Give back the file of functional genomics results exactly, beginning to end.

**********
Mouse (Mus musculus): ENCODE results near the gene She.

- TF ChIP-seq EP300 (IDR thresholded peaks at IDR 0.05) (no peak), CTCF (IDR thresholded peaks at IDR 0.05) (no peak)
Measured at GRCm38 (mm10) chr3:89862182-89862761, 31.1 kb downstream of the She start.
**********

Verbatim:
Mouse (Mus musculus): ENCODE results near the gene She.

- TF ChIP-seq EP300 (IDR thresholded peaks at IDR 0.05) (no peak), CTCF (IDR thresholded peaks at IDR 0.05) (no peak)
Measured at GRCm38 (mm10) chr3:89862182-89862761, 31.1 kb downstream of the She start.